I went to Xicheng District Exit-Entry Administration in November 2014, but my application was rejected. Officers did not give a written explanation, they just told me I was not eligible because I was still under disfranchisement. I checked online and did not find such a policy.
As time continued, there was some progress. In January 2016, I registered online and applied for a passport. This began the process of my reunion with my daughter.
However, harassment from the police did not stop:
1) Li Yajun and Wang Tongli, two officers from Yuetan Police Station in Xicheng District, came to my home in February or March this year. They ordered me to turn in my passport and said I could request it when needed. I refused to do so.
Li later contacted me by phone, saying his superiors wanted to meet me at the police station. I told him that, since we had already discussed the matter, there is no need for me to go to the police station. We could meet at my home if needed. I explained to him that, because my passport was approved, that means it is legitimate.
2) After trying one more time to ask me for my passport and failing, these two officers said, since I did not turn in my passport, “We have revoked your passport.”
3) The authorities intensified their monitoring of me in July 2016. From a distance, and up close, to standing next to me, they dispatched two people to watch me all the time, day and night. When I went grocery shopping or for a walk, they were by my side. When I went for a haircut, they followed me and stayed in the barber shop. When I went for errands, they were next to me and even asked me, “Where are you going today?” This indicates they knew me very well.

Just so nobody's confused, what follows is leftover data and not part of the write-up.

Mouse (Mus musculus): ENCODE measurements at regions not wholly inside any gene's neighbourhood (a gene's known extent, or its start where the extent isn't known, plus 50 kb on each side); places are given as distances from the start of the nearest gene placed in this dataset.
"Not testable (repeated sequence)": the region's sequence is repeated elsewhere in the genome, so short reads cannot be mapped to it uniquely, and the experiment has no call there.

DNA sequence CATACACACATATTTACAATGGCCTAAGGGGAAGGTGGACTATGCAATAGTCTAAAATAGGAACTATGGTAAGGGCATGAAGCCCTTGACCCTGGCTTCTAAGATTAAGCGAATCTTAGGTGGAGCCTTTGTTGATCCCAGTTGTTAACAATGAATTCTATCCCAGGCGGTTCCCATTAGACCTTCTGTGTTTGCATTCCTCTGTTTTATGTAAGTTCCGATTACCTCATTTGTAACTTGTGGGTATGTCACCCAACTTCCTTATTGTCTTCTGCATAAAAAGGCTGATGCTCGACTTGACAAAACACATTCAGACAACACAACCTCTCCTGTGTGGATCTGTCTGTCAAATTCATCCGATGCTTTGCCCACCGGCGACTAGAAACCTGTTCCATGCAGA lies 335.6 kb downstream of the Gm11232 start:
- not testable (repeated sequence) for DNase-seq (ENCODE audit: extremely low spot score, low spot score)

4) Four officers came to my home on the morning of July 31 (Sunday). They were officer Liu from Xicheng Police Department and three from Yuetan Police Station (deputy chief, Wang Tongli, and officer Sun). Officer Liu led the discussion and he said to me, “You can’t leave China because you are still under disfranchisement. In the future, every time you plan to travel outside Beijing, you must submit an application to the police station.”